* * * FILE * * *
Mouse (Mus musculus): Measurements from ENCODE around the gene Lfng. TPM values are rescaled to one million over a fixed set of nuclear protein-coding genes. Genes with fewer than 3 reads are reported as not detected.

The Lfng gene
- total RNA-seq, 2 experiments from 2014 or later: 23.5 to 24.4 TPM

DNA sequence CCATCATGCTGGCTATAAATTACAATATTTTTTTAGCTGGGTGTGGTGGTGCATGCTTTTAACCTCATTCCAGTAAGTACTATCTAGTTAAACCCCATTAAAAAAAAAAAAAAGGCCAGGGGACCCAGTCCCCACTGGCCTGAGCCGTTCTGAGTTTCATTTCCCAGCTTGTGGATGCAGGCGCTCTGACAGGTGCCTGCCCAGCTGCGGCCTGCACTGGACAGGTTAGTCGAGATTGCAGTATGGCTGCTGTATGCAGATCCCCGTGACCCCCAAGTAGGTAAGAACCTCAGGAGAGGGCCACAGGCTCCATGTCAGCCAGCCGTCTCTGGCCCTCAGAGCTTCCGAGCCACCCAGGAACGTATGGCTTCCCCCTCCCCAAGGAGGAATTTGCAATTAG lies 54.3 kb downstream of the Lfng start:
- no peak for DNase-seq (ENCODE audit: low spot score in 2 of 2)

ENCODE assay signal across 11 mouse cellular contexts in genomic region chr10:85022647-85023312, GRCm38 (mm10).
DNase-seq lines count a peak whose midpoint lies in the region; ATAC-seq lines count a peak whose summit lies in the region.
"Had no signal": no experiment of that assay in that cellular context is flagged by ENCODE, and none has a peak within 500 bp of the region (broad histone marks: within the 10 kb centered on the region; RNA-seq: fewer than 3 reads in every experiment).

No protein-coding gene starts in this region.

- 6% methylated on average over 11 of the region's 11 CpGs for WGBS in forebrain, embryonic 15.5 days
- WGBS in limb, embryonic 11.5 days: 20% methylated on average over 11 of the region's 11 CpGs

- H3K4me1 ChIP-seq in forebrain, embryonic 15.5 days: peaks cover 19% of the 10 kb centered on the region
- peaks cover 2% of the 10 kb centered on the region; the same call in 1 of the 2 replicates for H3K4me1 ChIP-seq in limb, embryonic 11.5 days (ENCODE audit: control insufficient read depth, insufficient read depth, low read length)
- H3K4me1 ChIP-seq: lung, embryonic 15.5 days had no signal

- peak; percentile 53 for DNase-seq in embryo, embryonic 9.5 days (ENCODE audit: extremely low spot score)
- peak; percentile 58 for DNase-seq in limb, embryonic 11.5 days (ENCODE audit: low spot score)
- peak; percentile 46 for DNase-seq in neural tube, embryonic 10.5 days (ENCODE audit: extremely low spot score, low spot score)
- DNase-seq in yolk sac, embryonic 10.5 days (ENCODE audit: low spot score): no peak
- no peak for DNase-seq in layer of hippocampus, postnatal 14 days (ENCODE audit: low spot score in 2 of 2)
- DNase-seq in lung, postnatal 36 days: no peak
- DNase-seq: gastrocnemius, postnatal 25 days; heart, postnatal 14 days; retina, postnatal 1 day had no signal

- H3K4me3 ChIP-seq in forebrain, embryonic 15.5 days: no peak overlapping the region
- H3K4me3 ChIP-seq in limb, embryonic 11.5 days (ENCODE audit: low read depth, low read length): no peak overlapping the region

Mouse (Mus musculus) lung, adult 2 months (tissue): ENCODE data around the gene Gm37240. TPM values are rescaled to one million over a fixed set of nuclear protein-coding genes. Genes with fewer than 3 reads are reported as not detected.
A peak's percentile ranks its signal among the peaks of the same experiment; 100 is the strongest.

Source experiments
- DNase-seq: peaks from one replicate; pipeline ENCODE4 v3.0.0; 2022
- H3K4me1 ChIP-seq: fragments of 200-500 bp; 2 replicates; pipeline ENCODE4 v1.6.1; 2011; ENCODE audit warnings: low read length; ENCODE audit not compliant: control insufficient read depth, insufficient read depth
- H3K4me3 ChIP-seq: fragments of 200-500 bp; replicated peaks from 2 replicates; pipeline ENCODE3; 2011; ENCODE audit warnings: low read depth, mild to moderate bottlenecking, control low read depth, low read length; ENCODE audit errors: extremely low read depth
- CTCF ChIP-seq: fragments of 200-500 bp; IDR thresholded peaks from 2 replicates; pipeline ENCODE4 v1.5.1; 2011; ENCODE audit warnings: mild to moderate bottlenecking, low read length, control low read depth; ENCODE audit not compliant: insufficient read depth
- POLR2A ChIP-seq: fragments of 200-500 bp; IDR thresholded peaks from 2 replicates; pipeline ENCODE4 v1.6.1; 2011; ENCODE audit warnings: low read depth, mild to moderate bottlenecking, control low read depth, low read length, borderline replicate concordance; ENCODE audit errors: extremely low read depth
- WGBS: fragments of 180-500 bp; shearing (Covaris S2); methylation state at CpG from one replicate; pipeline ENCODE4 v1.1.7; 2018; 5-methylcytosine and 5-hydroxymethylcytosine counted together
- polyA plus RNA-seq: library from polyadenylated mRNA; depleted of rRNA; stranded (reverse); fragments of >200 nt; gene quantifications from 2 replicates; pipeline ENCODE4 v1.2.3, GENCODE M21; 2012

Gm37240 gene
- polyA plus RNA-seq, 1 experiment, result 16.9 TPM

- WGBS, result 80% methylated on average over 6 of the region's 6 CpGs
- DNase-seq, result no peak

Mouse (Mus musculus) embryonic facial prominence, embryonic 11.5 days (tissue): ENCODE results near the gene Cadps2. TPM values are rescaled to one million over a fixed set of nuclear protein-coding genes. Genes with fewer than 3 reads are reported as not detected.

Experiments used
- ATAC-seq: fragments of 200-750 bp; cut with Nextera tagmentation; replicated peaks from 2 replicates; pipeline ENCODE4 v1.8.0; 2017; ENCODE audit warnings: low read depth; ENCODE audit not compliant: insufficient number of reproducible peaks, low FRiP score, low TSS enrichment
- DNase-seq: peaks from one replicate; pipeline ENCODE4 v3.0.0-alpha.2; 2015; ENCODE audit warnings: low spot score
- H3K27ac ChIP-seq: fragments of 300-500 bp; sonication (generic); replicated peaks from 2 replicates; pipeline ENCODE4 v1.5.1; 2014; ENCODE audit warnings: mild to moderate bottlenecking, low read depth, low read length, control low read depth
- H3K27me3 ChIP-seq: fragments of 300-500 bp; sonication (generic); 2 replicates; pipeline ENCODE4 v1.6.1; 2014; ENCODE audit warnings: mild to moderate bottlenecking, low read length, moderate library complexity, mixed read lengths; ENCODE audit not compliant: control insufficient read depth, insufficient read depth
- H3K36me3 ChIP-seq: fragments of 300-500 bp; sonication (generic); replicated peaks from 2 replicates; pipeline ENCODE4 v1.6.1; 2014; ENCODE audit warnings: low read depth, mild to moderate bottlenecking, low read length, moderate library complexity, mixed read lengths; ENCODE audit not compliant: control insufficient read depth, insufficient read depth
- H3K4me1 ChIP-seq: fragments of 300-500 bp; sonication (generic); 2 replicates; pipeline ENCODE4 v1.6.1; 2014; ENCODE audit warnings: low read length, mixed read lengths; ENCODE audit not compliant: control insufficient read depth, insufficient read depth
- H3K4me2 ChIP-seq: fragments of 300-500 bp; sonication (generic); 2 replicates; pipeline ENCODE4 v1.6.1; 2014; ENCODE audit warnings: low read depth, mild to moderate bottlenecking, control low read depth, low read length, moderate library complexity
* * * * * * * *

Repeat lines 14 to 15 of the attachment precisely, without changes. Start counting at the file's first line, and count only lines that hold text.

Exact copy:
- H3K4me1 ChIP-seq: lung, embryonic 15.5 days had no signal

- peak; percentile 53 for DNase-seq in embryo, embryonic 9.5 days (ENCODE audit: extremely low spot score)